By JOSH FRIEDMAN
Internationally isolated Belarus lifted visa restrictions Sunday on citizens of 80 countries, including the U.S., Canada and almost all European states. Individuals who hold passports from most of the 80 states that cracked the list may now travel to Belarus visa-free on the conditions that they spend no more than five days in the country and arrive in the former Soviet republic via Minsk National Airport.
Belarusian President Alexander Lukashenko announced the visa liberalization policy last month amid an ongoing dispute with Russia, Belarus’ neighbor and closest ally. Lukashenko’s friendly gesture toward the international community irked Russia, whose Federal Security Service (FSB) responded by ordering the creation of security zones along the Russian-Belarusian border.
Then on Feb. 3, Lukashenko delivered a 7.5-hour live news conference in which he lashed out at Russia over the border controls and numerous other issues, according to an AP report.
“Russia has become concerned that Belarus will go away, that Lukashenko has turned to the West,” Lukashenko said during the press conference.
Minsk and Moscow have been quarrelling for months over the amount of gas debt Belarus owes Russia. Moscow places that figure at $550 million. Russia has cut oil supplies to Belarus amid the gas dispute.
During Lukashenko’s 7.5-hour broadcast, the Belarusian leader accused Russia of using energy as a weapon and threatened to eliminate Belarus’ dependence on Russian oil. Lukashenko also said he will not allow Russia to build an air base on Belarusian territory — something for which Moscow has been pushing for years.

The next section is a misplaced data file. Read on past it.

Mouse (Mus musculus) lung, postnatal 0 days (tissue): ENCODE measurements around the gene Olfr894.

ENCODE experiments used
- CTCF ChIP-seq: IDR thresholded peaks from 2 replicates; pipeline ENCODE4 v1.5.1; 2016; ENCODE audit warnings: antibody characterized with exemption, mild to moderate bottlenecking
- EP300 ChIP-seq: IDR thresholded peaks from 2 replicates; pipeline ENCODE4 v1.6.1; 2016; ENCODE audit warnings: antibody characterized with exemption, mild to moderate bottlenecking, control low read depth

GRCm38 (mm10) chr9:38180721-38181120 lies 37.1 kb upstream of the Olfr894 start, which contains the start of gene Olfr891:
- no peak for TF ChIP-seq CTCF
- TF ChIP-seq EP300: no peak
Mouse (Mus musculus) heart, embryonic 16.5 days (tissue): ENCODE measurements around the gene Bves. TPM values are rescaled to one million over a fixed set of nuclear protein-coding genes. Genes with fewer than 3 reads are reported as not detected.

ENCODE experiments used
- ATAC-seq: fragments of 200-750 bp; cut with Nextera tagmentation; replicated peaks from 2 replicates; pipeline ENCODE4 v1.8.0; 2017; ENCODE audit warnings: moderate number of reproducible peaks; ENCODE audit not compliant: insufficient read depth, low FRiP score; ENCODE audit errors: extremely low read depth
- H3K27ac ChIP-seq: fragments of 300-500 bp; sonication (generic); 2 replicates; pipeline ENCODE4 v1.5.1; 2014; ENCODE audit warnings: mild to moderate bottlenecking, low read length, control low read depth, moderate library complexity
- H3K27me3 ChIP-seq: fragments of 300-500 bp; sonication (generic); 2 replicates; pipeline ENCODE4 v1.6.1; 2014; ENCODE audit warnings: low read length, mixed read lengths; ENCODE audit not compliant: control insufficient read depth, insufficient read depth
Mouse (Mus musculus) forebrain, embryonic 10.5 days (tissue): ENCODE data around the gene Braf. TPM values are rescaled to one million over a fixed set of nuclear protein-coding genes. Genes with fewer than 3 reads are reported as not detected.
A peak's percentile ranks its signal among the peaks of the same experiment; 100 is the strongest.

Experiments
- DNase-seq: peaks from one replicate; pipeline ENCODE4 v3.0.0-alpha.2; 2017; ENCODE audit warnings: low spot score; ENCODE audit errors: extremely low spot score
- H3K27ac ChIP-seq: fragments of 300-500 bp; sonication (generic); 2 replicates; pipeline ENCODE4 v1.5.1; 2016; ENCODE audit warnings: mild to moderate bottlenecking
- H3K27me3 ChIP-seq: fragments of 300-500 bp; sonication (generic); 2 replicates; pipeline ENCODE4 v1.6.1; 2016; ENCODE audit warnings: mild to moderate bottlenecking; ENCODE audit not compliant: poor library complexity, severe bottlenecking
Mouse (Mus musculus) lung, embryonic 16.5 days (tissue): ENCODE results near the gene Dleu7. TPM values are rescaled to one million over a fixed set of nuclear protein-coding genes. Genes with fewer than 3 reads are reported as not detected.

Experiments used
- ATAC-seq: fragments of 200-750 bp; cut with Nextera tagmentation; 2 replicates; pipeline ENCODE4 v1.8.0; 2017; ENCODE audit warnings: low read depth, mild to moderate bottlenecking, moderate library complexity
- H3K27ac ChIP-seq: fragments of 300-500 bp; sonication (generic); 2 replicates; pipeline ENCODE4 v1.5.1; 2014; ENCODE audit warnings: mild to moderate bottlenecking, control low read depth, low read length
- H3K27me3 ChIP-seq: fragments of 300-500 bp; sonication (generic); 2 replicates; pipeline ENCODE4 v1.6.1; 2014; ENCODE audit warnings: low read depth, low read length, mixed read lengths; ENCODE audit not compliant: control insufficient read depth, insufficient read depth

Minsk and Moscow have also bickered recently over Belarus allowing western food imports to enter Russia. Moscow banned many western food imports in retaliation for the U.S. and EU imposing sanctions on Russia over the Ukraine crisis. In response to Minsk allegedly breaking the embargo, Russia imposed some restrictions on Belarusian food imports.
In recent weeks, local and international media have circulated rumors that Belarus and Russia are heading for a divorce. Belarus belongs to Russia’s Eurasian Economic Union and Collective Security Treaty Organization. Some reports have suggested Lukashenko is considering pulling out of one or both of the Russian-dominated international organizations.
However, Russian politicians and state media have suggested Lukashenko is bluffing in attempt to gain economic concessions from Moscow. Many critics of Luakshenko say he often tries to play the West and Russia off against one another in order to extract benefits.
During the 7.5-hour affair, Luakshenko assured, “there will be no war” between Russia and Belarus.
“No one will occupy us, no one will send in troops,” Lukashenko said. “We will protect ourselves and our independence.”